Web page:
Spanish Conquistador Weapons from Swords to Guns

An overview of Spanish Conquistador weapons – medieval weaponry used in the Spanish conquest of the New World from Conquistador swords to gunpowder weapons.

Superior weapons technology was by no means the deciding factor in the Spanish conquest of the New World. Strategy, tactics, European diseases and even the written word helped the numerically inferior Conquistadors overcome the likes of the Inca and Aztec civilizations.

However, Spanish offensive weaponry certainly gave the Conquistadors a distinct battlefield advantage. Here is an overview of the most commonly used Spanish Conquistador weapons.

Close Combat Weapons – Conquistador Infantry

The sword was the most widely used Conquistador weapon, and an effective one at that. Standard medieval Conquistador swords came in two varieties: the more common one-handed sword (approximately 3ft in length) and the two-handed sword (approximately 4.5ft). While native body armor provided efficient protection, the medieval steel sword still proved brutally effective.

Conquistador infantry also made use of the halberd. Measuring at least six feet in length, the halberd could be used effectively in both defensive and offensive situations. Oncoming Aztec or Inca warriors could be held off at greater length, buying time for swordsmen to reform or reposition themselves and for crossbowmen or gunners to reload. Combining an axe blade with a stabbing tip, the halberd was a versatile weapon.

Close Combat Weaponry – Conquistador Cavalry

Conquistador cavalry, where terrain allowed, would utilize their lances in an initial charge. The effect could be devastating; native warriors, unaccustomed to the sight of horses, would often break and run. If the enemy stood firm, the mounted Conquistadors could wreak havoc with their twelve foot lances before engaging with swords.

Conquistador knights were the most heavily armored troops in the New World, and the most mobile, but their effectiveness depended greatly upon the battlefield terrain.
Long Range Weapons – Conquistador Arquebus & Crossbow

The effectiveness of the Spanish arquebus, an early and inaccurate matchlock gunpowder weapon, was limited in the New World. As historians Pohl and Robinson state, “Guns could inflict horrifying damage on vastly superior numbers, but they took a great deal of time to prepare, load and fire.”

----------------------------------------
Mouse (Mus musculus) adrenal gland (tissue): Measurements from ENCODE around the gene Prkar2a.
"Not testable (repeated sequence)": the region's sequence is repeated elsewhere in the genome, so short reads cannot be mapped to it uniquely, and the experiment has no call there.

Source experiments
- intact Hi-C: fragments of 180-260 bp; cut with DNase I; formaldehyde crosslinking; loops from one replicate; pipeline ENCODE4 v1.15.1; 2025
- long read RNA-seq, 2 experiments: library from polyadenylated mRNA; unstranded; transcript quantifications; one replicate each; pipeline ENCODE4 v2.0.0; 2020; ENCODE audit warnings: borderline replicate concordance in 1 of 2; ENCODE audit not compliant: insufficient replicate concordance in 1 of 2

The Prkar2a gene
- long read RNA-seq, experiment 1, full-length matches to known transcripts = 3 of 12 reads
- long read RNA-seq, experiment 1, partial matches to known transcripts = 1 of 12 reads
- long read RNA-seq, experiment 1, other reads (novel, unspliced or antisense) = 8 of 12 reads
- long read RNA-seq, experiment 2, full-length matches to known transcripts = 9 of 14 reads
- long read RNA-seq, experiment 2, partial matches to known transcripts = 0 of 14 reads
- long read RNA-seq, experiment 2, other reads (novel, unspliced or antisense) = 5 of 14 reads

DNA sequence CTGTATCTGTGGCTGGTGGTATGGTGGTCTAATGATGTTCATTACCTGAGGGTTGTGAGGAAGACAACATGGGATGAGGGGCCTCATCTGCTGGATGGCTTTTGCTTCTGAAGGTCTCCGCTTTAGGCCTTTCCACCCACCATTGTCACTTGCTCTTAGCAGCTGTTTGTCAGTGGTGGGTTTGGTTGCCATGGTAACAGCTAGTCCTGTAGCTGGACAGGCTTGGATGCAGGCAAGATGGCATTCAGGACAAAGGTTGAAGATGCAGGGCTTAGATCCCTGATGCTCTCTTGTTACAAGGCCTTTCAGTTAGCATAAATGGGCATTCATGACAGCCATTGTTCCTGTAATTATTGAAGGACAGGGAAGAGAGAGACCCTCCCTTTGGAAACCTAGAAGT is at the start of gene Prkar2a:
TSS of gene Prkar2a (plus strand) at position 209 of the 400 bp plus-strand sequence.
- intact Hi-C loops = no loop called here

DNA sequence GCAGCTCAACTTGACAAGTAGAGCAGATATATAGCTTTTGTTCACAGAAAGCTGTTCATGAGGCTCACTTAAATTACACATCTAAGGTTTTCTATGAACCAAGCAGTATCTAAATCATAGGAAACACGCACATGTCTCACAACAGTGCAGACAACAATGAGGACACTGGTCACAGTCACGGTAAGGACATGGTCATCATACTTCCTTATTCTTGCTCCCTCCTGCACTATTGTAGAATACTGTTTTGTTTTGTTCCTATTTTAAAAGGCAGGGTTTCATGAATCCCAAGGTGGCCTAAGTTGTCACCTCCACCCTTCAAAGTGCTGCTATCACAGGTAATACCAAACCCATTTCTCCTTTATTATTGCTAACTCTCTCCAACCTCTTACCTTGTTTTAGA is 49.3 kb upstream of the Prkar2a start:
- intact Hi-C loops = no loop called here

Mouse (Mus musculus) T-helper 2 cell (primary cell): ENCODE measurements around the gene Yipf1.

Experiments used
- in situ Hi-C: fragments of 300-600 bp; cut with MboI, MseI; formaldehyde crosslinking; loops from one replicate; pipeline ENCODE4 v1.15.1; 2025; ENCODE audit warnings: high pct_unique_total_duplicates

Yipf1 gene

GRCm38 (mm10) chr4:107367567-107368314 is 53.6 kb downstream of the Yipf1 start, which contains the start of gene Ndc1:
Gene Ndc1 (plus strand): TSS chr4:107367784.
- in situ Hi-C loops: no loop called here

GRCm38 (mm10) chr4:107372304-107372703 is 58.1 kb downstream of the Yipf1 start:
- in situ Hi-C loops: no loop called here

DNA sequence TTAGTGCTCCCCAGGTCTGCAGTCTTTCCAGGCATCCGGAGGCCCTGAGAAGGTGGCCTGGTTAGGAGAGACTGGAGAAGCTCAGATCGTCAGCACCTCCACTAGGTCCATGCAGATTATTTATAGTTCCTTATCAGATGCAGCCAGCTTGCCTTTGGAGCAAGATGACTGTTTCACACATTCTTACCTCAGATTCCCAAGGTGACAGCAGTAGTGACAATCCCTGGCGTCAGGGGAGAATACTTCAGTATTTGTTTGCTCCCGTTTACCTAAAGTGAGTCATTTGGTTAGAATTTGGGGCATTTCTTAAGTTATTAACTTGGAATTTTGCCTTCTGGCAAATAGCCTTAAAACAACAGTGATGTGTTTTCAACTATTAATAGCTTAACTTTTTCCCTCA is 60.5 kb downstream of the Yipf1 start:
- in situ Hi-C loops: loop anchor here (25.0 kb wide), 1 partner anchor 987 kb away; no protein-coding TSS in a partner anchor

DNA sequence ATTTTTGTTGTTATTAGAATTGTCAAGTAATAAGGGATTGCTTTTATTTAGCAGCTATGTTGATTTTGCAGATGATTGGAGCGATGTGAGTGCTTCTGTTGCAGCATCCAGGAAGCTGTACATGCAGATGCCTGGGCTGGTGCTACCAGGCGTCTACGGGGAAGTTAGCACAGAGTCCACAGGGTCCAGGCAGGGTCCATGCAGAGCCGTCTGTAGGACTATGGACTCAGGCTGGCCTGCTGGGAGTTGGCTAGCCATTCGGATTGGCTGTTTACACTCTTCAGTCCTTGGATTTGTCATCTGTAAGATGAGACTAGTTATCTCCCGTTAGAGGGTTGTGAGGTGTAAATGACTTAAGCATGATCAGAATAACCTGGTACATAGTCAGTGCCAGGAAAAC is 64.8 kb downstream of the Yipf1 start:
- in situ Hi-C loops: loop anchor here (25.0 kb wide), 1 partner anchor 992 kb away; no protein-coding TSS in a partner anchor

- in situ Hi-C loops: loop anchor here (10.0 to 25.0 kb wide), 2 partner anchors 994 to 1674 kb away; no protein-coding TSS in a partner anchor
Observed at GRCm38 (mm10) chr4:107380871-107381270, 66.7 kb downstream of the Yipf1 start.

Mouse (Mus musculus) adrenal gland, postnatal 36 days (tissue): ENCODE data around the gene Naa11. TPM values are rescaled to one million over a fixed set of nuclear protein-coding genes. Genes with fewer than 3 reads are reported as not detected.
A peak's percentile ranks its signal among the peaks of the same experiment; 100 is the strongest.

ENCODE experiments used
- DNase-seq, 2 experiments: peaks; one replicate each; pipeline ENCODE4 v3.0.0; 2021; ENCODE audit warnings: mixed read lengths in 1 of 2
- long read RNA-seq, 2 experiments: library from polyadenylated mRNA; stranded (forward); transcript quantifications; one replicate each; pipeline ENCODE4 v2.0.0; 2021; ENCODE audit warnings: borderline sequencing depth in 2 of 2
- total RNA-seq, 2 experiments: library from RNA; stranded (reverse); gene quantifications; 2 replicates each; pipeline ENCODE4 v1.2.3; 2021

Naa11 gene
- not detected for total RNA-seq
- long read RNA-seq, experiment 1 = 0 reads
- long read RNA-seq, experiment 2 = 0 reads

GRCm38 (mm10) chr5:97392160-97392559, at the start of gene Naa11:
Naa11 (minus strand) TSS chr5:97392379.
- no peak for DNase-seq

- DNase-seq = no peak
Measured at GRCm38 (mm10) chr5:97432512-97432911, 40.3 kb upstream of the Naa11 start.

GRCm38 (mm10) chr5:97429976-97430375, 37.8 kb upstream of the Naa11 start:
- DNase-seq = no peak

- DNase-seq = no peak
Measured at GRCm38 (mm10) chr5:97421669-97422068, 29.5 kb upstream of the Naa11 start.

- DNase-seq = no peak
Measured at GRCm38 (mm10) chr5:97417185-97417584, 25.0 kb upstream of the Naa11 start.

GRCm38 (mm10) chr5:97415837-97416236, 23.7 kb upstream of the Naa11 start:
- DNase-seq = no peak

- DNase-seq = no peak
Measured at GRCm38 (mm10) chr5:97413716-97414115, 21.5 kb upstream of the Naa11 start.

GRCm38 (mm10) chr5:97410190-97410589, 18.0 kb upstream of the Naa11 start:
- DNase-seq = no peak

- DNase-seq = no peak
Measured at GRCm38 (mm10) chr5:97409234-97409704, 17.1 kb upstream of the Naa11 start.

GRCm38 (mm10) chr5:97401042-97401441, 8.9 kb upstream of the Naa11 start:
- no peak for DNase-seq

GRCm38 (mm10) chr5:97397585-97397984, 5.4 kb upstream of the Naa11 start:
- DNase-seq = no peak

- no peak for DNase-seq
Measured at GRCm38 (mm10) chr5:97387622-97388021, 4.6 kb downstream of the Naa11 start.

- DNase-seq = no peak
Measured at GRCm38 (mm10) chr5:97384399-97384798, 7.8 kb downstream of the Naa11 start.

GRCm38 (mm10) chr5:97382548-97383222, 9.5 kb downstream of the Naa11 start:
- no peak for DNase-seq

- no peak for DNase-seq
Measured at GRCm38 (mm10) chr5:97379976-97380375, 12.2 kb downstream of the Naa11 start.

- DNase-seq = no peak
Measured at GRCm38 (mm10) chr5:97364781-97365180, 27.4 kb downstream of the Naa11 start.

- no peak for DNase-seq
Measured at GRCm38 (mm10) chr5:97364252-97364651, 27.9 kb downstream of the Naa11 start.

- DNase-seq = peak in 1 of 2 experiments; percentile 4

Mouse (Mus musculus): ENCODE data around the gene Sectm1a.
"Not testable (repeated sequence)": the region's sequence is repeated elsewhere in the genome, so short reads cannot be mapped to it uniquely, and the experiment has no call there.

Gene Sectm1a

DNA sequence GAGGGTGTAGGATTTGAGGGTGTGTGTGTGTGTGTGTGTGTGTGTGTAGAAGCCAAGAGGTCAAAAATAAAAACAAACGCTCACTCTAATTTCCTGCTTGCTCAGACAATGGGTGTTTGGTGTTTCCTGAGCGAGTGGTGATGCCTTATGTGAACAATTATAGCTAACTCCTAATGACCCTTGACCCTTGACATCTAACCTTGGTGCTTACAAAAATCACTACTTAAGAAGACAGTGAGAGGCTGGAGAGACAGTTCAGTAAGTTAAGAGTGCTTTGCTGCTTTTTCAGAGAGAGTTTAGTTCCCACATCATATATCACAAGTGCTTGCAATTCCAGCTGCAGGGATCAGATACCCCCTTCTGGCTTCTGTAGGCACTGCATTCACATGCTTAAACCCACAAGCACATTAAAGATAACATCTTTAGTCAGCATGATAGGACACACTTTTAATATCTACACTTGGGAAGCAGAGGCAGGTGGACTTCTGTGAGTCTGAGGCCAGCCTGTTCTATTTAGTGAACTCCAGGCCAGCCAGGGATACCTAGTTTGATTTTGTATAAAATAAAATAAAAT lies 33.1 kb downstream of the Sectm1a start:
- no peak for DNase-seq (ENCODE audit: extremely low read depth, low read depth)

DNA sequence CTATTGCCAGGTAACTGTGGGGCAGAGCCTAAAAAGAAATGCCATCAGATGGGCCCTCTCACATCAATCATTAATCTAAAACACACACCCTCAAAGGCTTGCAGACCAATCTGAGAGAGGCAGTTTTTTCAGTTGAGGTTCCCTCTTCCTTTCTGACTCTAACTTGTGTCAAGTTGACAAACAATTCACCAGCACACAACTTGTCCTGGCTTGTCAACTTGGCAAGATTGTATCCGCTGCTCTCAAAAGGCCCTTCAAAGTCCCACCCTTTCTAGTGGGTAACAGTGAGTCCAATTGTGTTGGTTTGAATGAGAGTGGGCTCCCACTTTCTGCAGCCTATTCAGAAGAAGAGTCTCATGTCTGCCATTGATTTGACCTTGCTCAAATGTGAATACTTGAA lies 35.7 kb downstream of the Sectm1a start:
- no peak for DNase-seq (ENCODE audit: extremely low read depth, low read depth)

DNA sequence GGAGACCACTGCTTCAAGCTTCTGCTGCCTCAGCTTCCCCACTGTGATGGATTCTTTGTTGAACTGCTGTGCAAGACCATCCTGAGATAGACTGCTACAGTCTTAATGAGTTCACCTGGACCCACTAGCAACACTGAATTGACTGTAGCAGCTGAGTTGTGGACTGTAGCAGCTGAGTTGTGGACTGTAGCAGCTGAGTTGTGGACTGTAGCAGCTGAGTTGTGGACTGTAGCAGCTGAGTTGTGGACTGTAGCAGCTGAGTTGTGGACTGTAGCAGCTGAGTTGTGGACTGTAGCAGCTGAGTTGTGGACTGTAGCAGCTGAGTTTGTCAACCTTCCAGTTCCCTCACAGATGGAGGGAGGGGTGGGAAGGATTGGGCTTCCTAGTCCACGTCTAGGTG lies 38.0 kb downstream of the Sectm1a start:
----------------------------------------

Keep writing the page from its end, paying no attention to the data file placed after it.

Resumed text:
While, initially, the mere noise and smoke of the Spanish guns could break a native charge, Aztec and Inca warriors soon became accustomed to these new weapons. Native warriors could close quickly, and in loose formation, with the Conquistador gunners, nullifying the effect of the arquebus.

The crossbow also suffered from slow reload times, but was generally more effective in the New World. A crossbow bolt could easily penetrate the strongest native armor, and was far more accurate than the arquebus. For providing covering fire for both swordsmen and Spanish gunners, the crossbow was a valuable weapon. It was also easier to maintain in the humid climate of the New World.

Spanish Conquistador Artillery – Cannon

Without the means to haul heavy artillery across the New World, the Conquistadors made use of their lighter ship-based cannon. According to Pohl and Robinson, these breech-loading cannon, known as falconets, were “transported inland by the early Conquistadores who remounted them on makeshift carriages or even timber scaffolds.”

Again, the noise alone was enough to terrify native warriors. With a range of over 2,000 yards, the falconet could be put to good use if the battlefield situation allowed.

However, native warriors would soon become accustomed to the Spanish cannon and learn to adapt when faced with such weapons. As with the arquebus, loose formations and quick advances helped to minimize the effectiveness of Spanish artillery in open battle. In time, enemy warriors would also learn to predict the projectile path of the cannon and change their approach accordingly.

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